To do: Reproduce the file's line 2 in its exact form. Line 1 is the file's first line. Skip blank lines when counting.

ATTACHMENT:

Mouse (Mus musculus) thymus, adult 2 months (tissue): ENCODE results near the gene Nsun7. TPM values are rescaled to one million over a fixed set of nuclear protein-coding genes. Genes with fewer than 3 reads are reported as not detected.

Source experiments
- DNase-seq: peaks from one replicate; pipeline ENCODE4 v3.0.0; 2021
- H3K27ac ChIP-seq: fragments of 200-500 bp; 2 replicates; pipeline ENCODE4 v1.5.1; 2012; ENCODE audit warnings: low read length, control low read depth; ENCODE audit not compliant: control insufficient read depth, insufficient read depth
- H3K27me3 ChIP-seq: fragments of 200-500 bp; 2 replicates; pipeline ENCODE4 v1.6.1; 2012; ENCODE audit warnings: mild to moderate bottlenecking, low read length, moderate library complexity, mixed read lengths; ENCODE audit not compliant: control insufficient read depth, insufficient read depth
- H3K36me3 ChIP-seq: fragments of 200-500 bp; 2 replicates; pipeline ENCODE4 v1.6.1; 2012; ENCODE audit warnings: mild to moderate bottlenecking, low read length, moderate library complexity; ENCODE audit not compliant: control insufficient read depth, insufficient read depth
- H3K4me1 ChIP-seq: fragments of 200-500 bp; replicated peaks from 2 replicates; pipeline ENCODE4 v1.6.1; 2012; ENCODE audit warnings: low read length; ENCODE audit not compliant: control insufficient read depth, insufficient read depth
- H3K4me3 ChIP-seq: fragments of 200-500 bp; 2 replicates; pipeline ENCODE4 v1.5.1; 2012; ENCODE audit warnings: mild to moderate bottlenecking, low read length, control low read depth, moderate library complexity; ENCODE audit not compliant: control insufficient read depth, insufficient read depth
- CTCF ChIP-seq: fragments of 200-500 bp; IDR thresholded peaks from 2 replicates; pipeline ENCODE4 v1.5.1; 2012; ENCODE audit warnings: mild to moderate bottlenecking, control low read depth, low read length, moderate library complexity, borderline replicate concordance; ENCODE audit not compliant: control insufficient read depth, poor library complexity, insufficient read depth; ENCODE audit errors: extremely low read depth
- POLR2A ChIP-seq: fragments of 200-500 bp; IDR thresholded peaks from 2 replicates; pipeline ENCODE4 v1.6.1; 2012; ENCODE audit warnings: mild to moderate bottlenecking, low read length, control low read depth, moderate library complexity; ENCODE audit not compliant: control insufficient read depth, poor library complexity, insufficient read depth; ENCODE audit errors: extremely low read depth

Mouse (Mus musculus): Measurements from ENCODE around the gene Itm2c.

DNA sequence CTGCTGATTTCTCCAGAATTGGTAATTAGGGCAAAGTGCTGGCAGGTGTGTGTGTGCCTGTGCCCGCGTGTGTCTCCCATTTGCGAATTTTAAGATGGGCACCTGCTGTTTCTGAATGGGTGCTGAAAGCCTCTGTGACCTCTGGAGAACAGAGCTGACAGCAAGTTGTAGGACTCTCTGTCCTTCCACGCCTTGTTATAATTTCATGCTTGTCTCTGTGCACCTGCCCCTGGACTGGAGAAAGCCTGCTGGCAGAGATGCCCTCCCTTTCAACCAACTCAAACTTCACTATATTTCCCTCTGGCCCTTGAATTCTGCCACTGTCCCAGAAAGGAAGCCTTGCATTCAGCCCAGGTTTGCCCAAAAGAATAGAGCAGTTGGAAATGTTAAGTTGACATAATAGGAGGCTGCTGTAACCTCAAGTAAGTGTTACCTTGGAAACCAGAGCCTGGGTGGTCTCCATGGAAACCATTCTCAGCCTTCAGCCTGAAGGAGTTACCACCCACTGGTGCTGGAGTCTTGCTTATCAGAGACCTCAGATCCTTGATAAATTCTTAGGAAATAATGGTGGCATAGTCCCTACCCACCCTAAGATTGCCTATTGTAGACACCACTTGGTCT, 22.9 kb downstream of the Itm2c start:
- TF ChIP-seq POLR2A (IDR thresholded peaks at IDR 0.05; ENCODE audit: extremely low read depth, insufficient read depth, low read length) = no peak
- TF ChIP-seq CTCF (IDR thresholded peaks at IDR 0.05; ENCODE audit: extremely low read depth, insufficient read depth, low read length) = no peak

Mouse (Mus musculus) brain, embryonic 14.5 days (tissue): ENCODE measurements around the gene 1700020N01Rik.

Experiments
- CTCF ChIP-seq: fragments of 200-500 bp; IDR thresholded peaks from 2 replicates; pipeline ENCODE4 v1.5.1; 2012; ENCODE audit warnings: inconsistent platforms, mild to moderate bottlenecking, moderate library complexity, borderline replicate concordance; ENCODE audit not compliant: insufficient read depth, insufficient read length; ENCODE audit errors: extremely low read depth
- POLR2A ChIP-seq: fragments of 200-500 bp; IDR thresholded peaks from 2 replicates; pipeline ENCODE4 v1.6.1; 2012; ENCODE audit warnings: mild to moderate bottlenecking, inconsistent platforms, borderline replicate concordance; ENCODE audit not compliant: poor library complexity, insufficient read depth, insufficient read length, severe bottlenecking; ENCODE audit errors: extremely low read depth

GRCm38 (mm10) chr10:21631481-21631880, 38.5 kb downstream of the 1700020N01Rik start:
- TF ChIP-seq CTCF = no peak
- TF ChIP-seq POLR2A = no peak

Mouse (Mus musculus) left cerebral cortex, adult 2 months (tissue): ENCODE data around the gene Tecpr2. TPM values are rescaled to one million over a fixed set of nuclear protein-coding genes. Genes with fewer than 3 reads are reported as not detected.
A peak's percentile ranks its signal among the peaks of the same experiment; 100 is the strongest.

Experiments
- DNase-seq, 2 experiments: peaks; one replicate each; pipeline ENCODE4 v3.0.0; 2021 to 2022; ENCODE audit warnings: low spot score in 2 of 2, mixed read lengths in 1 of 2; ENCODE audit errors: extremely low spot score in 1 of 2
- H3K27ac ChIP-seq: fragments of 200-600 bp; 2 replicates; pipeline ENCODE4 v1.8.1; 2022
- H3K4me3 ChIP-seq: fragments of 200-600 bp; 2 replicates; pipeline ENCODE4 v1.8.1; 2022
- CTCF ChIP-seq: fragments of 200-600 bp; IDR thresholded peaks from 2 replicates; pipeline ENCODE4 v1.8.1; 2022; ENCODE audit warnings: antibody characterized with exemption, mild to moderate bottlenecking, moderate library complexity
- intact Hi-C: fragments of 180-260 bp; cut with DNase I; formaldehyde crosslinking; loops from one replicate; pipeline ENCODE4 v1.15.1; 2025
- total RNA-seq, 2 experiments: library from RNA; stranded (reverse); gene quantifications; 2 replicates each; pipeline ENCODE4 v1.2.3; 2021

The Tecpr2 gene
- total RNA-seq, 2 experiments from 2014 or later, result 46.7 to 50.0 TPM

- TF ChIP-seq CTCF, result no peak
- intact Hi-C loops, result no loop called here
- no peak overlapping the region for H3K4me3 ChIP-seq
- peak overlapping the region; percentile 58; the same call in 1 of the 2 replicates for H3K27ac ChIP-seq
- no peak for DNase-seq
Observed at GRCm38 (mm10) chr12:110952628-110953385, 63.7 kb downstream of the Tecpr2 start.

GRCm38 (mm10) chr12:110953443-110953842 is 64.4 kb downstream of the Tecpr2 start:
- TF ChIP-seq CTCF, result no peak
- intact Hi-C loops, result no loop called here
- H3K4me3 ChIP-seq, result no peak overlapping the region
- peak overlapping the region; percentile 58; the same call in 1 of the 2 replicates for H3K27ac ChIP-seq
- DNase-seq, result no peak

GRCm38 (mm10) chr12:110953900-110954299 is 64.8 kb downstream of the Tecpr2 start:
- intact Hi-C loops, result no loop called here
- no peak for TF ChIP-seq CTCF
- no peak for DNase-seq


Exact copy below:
Source experiments